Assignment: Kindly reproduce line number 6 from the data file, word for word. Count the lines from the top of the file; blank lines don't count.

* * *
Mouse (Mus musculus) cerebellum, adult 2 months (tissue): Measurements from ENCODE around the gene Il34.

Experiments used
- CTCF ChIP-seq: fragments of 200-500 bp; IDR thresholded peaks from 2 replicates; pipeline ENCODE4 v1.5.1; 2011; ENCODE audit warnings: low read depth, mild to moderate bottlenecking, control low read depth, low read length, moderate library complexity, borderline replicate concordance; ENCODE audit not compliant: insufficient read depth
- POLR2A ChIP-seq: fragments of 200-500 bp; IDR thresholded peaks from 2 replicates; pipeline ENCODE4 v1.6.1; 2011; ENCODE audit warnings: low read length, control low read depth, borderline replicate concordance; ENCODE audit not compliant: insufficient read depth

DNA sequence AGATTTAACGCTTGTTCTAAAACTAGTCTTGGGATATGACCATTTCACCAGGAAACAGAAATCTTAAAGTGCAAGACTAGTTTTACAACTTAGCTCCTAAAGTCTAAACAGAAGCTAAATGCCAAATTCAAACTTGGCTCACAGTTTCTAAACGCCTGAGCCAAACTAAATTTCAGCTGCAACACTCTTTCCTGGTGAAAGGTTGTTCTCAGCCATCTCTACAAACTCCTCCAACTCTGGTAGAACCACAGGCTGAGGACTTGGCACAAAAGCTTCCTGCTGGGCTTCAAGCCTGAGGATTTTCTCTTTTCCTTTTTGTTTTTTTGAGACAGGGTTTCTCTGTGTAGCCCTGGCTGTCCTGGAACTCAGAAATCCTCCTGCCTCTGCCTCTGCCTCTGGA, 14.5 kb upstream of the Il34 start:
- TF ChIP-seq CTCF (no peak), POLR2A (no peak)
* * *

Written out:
- TF ChIP-seq CTCF (no peak), POLR2A (no peak)